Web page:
Next week I'll have the opportunity to talk about this to a German technician (not from Bechstein) who also uses fabric softeners in the pre-voicing stages, so any insight from your side is welcome to have a more technical discussion with this man, who is renowned to be really good at final voicings.

Can you shed some light on the ingredients used and their interaction with keratin and lanolin? I am really curious.

Last edited by OE1FEU; 03/25/20 02:11 PM.
Re: Dissecting the Tone of Piano Hammers
Chernobieff Piano #2960371 03/25/20 04:19 PM
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How about voicing up? Hairspray only? Where, on the strike point? How much?


Daily driver: Kawai MP11SE
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Current fling: Petrof III
Foster child: 1927 Kurtzmann upright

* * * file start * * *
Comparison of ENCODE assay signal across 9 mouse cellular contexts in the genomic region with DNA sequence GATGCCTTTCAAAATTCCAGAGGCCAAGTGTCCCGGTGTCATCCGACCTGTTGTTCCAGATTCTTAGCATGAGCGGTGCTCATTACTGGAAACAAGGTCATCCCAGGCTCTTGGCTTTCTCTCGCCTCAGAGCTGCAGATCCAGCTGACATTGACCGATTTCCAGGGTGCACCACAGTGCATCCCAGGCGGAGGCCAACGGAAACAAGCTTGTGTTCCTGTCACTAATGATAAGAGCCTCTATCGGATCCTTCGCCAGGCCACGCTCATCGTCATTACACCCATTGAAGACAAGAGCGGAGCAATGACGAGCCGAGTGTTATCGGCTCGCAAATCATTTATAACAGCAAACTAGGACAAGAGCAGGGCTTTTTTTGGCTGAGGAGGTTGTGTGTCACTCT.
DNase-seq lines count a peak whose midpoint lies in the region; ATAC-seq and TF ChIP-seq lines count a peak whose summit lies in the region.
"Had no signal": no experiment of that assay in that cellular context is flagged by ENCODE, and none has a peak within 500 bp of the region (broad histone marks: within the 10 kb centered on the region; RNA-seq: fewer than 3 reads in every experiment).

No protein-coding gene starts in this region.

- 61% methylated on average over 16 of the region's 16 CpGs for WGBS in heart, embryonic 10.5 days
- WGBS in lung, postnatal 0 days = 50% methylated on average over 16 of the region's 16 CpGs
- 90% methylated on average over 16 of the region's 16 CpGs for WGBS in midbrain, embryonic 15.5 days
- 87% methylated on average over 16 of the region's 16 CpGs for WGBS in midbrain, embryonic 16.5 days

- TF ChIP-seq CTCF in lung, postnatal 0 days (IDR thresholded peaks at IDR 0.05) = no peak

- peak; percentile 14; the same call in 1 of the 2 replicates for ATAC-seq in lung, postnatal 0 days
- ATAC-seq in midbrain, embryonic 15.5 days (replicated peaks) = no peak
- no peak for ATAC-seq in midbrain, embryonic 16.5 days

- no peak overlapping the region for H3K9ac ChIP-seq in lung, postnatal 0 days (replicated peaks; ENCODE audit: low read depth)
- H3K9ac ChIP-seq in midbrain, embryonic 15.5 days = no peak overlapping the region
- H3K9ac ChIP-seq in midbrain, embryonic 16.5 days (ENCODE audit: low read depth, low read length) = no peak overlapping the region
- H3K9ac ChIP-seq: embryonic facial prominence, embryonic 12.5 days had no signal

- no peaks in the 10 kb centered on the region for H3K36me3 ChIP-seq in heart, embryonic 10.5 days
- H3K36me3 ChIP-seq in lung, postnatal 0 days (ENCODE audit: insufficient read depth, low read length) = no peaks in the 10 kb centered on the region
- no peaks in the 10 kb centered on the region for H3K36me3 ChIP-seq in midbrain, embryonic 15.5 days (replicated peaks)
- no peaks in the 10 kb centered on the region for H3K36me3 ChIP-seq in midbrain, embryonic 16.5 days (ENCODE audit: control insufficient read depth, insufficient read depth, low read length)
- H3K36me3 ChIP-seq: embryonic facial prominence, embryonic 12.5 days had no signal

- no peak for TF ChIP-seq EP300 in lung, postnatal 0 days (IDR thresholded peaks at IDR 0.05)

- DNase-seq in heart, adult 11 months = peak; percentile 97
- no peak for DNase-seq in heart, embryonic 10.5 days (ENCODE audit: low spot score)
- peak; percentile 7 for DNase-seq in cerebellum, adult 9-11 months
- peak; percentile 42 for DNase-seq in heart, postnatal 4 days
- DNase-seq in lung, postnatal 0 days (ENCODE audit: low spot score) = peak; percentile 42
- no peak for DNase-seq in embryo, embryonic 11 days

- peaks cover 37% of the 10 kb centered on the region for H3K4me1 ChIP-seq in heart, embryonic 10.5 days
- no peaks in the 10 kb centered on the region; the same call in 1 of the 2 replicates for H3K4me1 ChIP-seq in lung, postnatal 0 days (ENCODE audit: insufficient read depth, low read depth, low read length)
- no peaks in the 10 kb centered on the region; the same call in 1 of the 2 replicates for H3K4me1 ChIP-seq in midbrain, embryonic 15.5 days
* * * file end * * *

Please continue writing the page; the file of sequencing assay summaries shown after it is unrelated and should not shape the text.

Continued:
Re: Dissecting the Tone of Piano Hammers
Chernobieff Piano #2960451 03/25/20 08:31 PM
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Originally Posted by Chernobieff Piano
Last night I was working on a Steinway with over lacquer hammers and applied the Softener/ alchohol solution to the shoulders and tips. This morning The hammers had come to life and were slightly on the soft side. I sprayed one coat of B-72/alcohol solution )instead of hairspray which is alcohol, plastic, and fragrance) and now the hammers are sounding pretty darn good.


Hi Chris. This may have answered my question. Looks like you created your own hairspray-like solution, which is B-72 and alcohol? I'd like to try this. I have some hammers that need voicing up, and some that need voicing down. Would you mind sharing the fabric softener/alcohol formula for the voicing down, and the B-72/alcohol solution for voicing up? BTW, what is B-72?

Thanks.


Daily driver: Kawai MP11SE
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Current fling: Petrof III
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Re: Dissecting the Tone of Piano Hammers
Chernobieff Piano #2960470 03/25/20 09:24 PM
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Emery Wang,